In fact, newspapers during Vietnam and earlier wars gave little space to portraying individual American service members. Journalists almost never spoke with grieving relatives. I learned this by researching depictions of American war dead in newspapers and textbooks.

Today, as the U.S. again escalates its 16-year war in Afghanistan, it is important to understand how Vietnam set a pattern for finding honor in inconclusive or lost wars.

Anonymous Vietnam War dead

I found that from 1965 to 1975, The New York Times mentioned the names of only 726 of the 58,220 American military personnel killed in Vietnam. Reading through every New York Times article from those years with the word “Vietnam” in it, I found biographical information was included about only 16 dead service members, and photos of 14.

There are just five references to the reactions of the families of the dead, and only two articles mention the suffering of injured American service members. Two other articles discuss the funerals or burials of the dead. This restrained coverage is far different from that of The New York Times or any other media outlet during the Afghanistan and Iraq wars.

The U.S. military encouraged this change. As the Vietnam War dragged on there were mounting casualties, ever less prospect of victory and ever more reports of atrocities committed by American service members. In response, U.S. commanders searched for new ways to find honor in their troops’ struggles.

Finding honor

One way the military changed was the way it honored its members through medals. Medals have always been used by officers to reward and identify behaviors they want their troops to emulate. Before Vietnam, the Medal of Honor – the highest award given by the U.S. – usually went to those who lost or risked their lives by going on the offensive to kill enemy fighters. But during Vietnam, I found, the criteria for the Medal of Honor changed. More and more, those who served were recognized for defensive acts that saved the lives of fellow American troops, rather than for killing communist fighters.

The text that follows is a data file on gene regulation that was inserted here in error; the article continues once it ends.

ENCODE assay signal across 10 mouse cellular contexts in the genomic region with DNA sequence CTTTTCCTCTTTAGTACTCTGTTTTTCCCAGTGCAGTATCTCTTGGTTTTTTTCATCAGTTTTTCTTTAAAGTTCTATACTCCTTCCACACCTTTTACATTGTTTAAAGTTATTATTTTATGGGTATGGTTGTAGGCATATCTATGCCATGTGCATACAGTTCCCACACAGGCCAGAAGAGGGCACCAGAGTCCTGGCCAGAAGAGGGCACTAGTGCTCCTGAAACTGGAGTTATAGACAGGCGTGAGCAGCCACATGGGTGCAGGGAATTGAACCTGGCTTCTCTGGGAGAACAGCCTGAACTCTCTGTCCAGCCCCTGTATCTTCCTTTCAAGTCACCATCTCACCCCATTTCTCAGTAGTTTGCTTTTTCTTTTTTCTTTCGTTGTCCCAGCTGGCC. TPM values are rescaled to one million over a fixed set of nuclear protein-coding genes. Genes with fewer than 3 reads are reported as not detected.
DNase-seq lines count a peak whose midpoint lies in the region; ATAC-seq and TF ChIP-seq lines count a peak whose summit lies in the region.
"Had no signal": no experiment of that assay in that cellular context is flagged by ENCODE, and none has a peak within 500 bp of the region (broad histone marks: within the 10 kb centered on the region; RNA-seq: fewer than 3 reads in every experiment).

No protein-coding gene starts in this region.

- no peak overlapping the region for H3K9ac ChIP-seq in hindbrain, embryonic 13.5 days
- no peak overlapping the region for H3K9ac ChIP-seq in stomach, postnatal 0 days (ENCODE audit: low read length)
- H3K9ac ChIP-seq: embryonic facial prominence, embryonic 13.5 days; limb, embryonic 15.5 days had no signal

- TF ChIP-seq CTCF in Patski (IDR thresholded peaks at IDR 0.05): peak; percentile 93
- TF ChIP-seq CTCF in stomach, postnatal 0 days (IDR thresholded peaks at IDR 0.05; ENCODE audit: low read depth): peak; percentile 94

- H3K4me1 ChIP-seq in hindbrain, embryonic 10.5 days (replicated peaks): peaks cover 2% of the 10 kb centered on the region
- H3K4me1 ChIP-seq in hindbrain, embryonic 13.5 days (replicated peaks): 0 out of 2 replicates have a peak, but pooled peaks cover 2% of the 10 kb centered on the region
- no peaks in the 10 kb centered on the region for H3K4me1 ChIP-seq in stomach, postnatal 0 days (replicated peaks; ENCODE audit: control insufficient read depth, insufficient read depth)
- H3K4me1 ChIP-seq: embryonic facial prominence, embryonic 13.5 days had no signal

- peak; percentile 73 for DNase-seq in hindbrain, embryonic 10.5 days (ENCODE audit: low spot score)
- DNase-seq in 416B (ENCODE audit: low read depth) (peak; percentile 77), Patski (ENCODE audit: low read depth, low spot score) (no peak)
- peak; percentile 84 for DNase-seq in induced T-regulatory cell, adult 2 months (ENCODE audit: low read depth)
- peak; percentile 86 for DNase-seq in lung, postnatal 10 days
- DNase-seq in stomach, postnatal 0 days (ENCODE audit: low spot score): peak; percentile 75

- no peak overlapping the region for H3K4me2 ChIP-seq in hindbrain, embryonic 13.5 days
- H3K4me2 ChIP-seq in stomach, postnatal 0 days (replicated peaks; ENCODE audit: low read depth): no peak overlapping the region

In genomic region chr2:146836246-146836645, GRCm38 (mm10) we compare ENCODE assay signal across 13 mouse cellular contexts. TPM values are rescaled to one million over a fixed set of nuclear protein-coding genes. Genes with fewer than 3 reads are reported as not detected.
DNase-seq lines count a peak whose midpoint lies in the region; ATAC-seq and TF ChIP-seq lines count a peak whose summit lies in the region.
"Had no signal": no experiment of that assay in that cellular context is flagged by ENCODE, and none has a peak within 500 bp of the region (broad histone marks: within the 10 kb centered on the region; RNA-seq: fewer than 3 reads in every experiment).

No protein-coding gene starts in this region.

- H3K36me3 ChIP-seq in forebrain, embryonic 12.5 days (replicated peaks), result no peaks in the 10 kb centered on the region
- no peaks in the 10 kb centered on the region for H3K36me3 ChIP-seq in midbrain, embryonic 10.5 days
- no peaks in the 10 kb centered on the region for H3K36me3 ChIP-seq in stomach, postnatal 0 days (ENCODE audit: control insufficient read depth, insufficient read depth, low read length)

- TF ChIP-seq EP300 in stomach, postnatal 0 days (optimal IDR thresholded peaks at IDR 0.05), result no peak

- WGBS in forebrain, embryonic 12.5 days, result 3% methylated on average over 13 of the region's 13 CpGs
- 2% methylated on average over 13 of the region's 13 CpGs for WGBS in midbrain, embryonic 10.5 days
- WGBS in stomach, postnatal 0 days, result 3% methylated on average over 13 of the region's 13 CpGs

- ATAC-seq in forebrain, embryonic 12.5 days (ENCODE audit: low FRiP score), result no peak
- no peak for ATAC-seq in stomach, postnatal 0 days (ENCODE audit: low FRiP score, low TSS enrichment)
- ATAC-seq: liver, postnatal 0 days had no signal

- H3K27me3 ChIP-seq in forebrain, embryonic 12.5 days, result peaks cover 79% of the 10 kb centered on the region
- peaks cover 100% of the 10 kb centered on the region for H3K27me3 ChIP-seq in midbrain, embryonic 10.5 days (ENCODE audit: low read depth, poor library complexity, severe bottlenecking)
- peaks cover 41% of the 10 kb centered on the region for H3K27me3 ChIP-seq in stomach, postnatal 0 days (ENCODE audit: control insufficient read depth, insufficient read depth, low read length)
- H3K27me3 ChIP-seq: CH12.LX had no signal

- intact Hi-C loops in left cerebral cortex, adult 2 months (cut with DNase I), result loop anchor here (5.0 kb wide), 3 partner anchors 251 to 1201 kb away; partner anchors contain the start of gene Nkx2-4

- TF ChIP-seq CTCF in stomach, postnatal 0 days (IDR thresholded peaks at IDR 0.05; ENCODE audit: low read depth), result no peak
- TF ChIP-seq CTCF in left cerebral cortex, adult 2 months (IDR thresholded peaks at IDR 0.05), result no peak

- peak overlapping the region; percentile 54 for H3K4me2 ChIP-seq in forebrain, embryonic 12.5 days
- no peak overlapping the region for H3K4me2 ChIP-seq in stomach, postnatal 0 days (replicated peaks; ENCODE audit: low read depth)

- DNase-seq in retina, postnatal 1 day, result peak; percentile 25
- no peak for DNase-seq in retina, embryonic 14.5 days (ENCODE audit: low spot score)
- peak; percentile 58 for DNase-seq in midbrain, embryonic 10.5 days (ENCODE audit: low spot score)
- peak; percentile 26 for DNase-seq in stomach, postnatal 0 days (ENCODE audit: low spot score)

Wounded servicemen arriving from Vietnam at Andrews Air Force Base.
Library of Congress

Toward the end of the war and in all wars since, nearly all Medals of Honor were given for actions that got fellow American service members home alive, rather than helping win a war.

This shift echoed changes in the broader American culture of the 1960s and 1970s – a shift toward celebrating individual autonomy and self-expression. As a growing fraction of Americans achieved a level of wealth unprecedented in world history and unparalleled elsewhere in the world, claims that people deserved emotional fulfillment at school and work became increasingly salient.

Another way the military adjusted its approach was to loosen its grip on discipline. The military responded to insubordination within its ranks by allowing expressions of dissent. This aligned the military with the culture of individual expression in the civilian world from which its volunteers and draftees came. Civilians saw this new attitude in news photos of service members in Vietnam wearing buttons saying “Love” or “Ambushed at Credibility Gap.” This celebration of the individual, even in a disciplined military, made the life of each service member seem even more precious, and the effort to save such lives ever more praiseworthy.

Troops’ families also became a focus of attention in two ways.

First, the military replaced the practice of sending telegrams to dead service members’ survivors with visits from casualty assistance calls officers who delivered the news in person. This practice has continued in every war since.

Second, prisoners of war became objects of repeated attention from President Richard Nixon. Nixon used POWs as props to unfairly, in my view, attack the antiwar movement as insufficiently concerned with American troops. Journalists spoke with the prisoners’ wives and children, bringing attention for the first time to the emotional suffering of service members’ families.